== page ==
Saturday, October 10, 2009

Philanthrocapitalism and the Bottom Billion- Part 3


Collier goes on to state that “Ethnic minorities are just as likely to rebel with or without discrimination" and that two Stanford scientists who conducted research on 200 ethnic minorities also found that the same is the case of inter group hatreds (20). This statement rests on the assumption that the previous one which finds no relation between political repression and civil war, is true. In this train of thought, if civil war was not incited by political repression, then it was not necessarily affected by discrimination either. There is a connection between civil war and discrimination which is missed however, because of the disassociation between political repression and discrimination. Typically and most recently, ethnic discrimination is viewed as a social issue, despite the fact that it was historically a politically based as well. The political component of society- the government- is then involved in either promoting or denouncing discrimination; the former choice is effectively a form of political repression. Civil war or regional conflict is inevitable after prolonged ethnic discrimination and political repression.

In the discussion of rebel recruitment, Collier names professor Weinstein of Stanford University whose findings indicate that rebel leaders find themselves in a position where they must choose between two types of recruits. There are those who are driven by a mission to actually bring out (perceived) social justice versus psychopaths on a path of destruction. According to Collier, an alarming 3% of the general population in any society are estimated to have psychopathic tendencies. Presumably, a large portion of the 3% is lining up to be recruited in the bottom billion countries during the seemingly never-ending cycles of civil war. These facts lead one to infer that the conflict trap creates its own web of institutional entrapment. For example, the psychopathic 3% of the population hoping to be recruited could otherwise seek medical care, rather than suffer the deterioration of their disease; but the conflict-bound region in which they live does not allow for hospitals to qualitatively serve the community. The portion of the remaining 97% that is in line is easily attracted by rebel theories likely due to the lack of employment and other positive social reinforcements in the community which stem from the inability to attract business owners and developers to a conflicted region.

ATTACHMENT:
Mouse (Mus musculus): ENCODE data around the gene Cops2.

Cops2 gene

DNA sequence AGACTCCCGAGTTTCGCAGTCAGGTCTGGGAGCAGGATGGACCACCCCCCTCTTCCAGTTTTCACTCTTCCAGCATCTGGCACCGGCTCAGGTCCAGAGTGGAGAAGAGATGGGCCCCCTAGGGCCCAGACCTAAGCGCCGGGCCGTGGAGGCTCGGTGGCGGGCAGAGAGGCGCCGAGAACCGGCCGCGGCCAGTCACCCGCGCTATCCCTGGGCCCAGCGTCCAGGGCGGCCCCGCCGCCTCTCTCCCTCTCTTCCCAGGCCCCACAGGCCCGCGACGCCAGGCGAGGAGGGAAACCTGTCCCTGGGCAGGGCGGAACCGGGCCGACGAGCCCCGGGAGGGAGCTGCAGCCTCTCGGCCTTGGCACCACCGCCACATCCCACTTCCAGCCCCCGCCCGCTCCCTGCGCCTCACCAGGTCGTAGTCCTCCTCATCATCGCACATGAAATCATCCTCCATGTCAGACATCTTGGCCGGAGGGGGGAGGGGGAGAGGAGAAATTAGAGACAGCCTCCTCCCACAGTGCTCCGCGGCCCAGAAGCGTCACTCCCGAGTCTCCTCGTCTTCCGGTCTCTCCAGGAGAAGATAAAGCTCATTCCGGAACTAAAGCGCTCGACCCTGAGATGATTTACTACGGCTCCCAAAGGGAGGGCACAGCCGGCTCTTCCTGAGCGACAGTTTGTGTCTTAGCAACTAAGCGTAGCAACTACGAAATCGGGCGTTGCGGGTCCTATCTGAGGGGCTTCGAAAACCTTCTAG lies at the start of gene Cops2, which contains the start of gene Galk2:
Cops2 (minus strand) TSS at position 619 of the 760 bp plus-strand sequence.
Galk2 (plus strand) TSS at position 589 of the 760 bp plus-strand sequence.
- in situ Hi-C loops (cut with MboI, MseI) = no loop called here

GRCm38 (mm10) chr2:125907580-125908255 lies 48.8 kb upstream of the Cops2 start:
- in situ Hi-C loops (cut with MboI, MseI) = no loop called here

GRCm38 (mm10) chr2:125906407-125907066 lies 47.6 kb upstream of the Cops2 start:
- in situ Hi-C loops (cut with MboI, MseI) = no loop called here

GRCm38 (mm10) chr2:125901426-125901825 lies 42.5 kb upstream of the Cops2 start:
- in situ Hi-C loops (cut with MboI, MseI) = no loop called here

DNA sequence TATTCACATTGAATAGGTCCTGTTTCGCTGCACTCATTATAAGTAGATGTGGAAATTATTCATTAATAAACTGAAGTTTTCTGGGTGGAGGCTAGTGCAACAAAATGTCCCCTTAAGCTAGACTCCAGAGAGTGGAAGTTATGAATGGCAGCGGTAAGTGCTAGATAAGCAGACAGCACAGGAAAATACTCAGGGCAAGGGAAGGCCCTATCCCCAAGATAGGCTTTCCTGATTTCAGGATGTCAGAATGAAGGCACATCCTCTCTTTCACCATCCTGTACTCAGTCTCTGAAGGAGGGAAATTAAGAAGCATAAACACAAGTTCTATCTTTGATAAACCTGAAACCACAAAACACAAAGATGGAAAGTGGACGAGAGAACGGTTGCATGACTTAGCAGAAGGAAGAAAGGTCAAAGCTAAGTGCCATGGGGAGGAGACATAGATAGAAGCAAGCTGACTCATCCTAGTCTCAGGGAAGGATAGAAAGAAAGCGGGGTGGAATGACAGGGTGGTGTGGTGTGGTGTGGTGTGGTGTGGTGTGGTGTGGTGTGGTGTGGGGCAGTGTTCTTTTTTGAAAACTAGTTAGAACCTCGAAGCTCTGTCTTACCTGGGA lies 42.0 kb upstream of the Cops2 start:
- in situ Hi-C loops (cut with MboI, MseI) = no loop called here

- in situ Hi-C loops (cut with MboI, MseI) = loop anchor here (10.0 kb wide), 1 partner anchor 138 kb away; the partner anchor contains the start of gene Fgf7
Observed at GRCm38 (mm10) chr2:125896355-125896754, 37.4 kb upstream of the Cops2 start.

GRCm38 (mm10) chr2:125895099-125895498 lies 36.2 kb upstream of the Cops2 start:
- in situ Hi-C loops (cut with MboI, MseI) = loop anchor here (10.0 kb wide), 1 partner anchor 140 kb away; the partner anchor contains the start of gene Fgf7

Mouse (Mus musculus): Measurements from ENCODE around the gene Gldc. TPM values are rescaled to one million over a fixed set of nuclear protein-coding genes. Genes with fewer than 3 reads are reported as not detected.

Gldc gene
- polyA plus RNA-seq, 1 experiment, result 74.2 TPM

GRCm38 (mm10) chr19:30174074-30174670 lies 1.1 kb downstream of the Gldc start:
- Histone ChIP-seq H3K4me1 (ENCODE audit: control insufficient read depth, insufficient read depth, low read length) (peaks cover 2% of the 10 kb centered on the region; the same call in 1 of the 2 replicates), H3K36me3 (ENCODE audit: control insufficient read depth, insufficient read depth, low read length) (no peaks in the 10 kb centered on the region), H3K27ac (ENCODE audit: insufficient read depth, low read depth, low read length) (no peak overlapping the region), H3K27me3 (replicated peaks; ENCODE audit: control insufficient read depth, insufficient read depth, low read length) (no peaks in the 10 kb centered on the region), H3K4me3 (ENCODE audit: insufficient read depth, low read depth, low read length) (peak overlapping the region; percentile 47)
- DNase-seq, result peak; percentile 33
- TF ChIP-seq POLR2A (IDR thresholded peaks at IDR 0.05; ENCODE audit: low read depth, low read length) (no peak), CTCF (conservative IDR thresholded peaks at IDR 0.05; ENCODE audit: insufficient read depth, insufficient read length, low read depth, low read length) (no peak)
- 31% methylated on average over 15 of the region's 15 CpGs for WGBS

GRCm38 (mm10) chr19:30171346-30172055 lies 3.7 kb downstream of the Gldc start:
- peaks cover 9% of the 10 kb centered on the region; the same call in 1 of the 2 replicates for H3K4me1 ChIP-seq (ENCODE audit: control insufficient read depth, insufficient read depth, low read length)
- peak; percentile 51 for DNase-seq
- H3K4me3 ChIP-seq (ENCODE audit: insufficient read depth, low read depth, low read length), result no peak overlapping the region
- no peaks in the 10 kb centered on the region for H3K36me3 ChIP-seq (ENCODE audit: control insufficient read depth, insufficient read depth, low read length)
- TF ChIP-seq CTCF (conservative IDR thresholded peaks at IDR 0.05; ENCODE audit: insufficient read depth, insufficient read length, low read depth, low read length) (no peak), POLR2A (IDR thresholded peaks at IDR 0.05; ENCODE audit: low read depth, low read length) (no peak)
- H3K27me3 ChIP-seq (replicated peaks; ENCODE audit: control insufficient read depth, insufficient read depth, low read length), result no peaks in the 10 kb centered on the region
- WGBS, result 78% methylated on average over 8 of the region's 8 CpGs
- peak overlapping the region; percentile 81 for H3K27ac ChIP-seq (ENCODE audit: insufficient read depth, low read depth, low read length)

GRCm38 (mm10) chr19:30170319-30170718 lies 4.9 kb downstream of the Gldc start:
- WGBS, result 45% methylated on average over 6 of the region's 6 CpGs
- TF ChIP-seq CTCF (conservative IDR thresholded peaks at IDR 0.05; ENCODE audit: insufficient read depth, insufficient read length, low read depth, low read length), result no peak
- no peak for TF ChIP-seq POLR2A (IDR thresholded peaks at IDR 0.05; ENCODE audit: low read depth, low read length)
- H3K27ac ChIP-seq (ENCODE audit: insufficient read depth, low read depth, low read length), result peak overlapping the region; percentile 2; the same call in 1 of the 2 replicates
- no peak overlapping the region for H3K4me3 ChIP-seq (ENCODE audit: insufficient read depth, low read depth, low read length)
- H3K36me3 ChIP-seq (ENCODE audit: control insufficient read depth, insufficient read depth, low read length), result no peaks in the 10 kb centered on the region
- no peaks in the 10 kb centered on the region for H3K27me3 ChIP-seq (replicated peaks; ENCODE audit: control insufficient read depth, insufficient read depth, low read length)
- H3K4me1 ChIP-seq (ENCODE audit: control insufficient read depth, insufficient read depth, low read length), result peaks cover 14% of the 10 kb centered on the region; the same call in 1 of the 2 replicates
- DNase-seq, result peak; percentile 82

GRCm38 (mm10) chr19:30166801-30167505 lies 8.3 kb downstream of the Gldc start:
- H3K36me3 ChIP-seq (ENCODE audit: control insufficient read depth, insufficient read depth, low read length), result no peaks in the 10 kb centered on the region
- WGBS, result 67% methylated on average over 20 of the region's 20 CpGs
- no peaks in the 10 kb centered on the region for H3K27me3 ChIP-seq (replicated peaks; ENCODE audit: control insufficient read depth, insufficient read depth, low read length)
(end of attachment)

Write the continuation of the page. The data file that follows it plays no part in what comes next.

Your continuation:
After analyzing the conflict trap, the natural resource trap, the land lock trap and the governance trap, Collier asserts that the bottom billion have missed the boat of opportunity that was brought by the current wave of globalization. Unfortunately, he also surmises that the bottom billion will have to wait until the next wave in order to ride it and reap the benefits. Collier estimates that this wave will hit the shores of the bottom billion when the gap between Asia and the bottom billion is wide enough to attract business to the latter. Though no one can guess just how long this will take, instead of waiting for this next wave, the book might explore whether it is possible to induce the next wave faster so that the bottom billion may begin to catch up. The process could begin with the extensive review of the unsuccessful tools used previously in philanthropy combined with heightened awareness of the bottom billion, hopefully leading to a focused and united transition to philanthrocapitalism. The two books connect in this way; Collier identifies the bottom billion and why are they are who they are, and Bishop & Green discuss the people and methods capable of making a huge impact on uplifting the billion.

More on Mathew Bishop, Michael Green and Philanthrocapitalism
Paul Collier


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